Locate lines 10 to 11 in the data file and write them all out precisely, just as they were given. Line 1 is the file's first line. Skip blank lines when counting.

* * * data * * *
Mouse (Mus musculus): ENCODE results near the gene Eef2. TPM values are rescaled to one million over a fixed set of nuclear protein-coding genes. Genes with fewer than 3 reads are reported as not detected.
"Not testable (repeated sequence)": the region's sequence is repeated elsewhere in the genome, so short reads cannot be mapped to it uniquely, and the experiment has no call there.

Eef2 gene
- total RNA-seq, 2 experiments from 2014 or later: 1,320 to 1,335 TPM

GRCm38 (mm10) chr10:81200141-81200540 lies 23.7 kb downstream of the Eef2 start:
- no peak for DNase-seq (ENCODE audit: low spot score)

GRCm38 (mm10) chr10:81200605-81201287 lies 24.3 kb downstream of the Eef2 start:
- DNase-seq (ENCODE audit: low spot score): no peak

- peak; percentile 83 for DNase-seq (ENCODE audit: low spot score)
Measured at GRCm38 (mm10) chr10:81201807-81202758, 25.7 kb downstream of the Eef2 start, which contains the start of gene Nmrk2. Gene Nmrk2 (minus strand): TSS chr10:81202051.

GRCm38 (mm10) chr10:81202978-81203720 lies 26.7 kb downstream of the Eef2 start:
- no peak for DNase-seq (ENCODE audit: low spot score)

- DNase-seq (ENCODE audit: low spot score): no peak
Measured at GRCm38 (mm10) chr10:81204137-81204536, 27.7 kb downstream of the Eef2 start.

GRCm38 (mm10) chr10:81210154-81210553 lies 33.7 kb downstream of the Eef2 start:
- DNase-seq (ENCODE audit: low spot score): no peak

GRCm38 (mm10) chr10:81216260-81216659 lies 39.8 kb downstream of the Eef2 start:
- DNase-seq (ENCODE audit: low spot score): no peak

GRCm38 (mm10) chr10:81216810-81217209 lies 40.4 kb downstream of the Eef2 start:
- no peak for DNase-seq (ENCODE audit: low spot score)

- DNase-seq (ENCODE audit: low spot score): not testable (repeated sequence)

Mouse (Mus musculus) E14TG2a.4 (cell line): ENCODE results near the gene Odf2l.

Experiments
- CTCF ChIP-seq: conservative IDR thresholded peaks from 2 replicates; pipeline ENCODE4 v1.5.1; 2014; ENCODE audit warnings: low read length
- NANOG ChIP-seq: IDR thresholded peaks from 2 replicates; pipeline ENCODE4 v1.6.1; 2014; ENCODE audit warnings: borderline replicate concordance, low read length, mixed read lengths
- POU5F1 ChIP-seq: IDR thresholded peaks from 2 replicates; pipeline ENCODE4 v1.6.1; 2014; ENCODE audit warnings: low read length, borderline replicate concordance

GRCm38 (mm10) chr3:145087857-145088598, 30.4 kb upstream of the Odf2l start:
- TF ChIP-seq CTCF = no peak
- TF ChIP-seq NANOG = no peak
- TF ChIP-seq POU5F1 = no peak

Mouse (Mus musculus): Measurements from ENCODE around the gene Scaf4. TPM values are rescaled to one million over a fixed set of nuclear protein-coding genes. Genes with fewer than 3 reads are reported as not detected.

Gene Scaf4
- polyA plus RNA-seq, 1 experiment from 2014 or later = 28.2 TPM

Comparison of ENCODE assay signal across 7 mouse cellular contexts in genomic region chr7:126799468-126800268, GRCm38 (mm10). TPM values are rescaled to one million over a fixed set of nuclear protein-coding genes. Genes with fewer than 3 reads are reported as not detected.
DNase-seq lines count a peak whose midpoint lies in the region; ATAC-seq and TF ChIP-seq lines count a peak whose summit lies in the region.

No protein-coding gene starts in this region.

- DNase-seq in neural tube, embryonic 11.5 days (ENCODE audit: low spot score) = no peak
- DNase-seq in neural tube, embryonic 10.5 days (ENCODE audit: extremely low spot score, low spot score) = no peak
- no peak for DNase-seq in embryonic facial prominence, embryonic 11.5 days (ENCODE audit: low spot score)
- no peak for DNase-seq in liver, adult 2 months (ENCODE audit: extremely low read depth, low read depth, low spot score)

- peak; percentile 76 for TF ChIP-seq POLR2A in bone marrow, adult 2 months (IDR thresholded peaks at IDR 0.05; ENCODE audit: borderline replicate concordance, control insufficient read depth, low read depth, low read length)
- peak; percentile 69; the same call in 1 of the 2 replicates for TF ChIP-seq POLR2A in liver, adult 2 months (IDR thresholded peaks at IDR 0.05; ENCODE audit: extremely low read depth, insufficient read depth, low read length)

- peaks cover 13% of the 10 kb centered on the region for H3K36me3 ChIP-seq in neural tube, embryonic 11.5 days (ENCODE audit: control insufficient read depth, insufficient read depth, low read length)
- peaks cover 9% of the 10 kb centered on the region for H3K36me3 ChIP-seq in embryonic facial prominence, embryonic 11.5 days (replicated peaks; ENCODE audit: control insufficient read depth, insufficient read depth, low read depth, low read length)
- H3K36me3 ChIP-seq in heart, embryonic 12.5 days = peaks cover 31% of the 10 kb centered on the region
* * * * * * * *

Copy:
Measured at GRCm38 (mm10) chr10:81201807-81202758, 25.7 kb downstream of the Eef2 start, which contains the start of gene Nmrk2. Gene Nmrk2 (minus strand): TSS chr10:81202051.

GRCm38 (mm10) chr10:81202978-81203720 lies 26.7 kb downstream of the Eef2 start: